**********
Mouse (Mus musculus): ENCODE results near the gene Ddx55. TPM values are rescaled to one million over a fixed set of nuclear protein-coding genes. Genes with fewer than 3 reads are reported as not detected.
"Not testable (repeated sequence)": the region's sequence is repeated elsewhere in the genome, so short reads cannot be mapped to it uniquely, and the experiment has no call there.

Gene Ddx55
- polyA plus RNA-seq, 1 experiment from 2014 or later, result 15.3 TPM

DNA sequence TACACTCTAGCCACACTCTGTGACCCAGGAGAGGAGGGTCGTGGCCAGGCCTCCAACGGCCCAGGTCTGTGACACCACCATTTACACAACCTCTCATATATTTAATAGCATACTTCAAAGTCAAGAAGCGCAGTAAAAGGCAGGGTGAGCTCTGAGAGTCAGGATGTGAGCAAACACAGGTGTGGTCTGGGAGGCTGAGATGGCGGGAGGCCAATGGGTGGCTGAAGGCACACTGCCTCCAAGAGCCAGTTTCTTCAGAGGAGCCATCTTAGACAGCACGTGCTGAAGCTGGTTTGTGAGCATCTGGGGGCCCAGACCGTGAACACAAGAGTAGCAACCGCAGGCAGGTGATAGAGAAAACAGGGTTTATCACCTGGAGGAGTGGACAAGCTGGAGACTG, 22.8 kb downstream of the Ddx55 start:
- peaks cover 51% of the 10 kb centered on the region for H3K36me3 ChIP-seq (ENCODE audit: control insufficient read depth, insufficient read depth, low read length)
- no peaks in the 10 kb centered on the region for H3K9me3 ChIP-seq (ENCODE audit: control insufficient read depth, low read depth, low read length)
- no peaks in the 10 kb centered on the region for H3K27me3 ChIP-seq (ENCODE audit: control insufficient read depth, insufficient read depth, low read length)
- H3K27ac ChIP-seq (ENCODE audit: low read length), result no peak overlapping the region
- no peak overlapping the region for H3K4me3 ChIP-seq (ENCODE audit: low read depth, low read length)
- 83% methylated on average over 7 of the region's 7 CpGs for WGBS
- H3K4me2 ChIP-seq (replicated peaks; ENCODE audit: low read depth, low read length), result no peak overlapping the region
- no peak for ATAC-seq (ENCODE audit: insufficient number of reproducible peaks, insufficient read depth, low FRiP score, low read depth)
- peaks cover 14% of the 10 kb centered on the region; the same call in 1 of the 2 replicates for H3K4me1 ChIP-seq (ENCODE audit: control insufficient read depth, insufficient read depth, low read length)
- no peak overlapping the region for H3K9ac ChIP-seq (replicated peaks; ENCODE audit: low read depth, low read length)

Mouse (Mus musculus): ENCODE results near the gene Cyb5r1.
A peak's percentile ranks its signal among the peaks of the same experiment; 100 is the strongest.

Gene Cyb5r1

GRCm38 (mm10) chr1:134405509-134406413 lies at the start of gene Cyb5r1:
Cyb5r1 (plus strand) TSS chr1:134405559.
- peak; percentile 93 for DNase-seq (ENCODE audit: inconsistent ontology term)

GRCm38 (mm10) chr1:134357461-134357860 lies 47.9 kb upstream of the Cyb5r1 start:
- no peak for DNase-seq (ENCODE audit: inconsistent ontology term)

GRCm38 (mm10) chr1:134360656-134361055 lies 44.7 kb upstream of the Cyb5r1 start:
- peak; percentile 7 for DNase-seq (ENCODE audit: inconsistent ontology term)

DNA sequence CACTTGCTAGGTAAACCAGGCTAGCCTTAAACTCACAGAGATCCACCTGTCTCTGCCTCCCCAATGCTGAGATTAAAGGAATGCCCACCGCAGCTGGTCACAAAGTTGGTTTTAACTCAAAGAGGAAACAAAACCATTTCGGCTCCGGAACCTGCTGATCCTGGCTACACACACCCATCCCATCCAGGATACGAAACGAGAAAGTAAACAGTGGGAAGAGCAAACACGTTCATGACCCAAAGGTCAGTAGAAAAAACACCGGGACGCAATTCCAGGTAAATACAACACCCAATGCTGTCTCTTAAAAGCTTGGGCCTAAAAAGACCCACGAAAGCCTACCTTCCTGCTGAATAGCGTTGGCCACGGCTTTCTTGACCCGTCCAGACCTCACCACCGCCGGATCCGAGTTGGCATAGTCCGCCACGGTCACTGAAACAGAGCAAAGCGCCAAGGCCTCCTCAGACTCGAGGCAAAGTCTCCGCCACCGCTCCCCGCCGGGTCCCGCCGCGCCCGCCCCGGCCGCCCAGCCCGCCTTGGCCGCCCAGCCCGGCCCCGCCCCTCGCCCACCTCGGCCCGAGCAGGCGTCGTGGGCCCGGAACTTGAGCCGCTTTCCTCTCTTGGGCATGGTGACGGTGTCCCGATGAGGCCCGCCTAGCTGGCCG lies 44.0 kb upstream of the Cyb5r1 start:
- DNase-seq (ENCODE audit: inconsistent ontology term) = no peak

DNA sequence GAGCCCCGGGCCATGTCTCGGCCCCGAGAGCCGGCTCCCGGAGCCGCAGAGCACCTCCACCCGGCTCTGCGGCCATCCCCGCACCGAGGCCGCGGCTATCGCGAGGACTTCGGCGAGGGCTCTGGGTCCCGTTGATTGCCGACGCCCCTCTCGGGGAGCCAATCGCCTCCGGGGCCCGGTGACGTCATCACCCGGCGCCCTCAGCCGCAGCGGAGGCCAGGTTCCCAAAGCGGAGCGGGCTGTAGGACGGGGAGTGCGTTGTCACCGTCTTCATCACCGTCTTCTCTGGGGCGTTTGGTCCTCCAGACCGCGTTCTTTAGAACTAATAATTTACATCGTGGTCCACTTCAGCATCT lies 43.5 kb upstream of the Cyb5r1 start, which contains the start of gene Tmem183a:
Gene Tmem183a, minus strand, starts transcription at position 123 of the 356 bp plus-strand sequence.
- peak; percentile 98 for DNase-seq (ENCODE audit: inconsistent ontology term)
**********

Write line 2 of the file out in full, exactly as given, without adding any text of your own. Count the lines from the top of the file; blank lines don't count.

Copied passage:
"Not testable (repeated sequence)": the region's sequence is repeated elsewhere in the genome, so short reads cannot be mapped to it uniquely, and the experiment has no call there.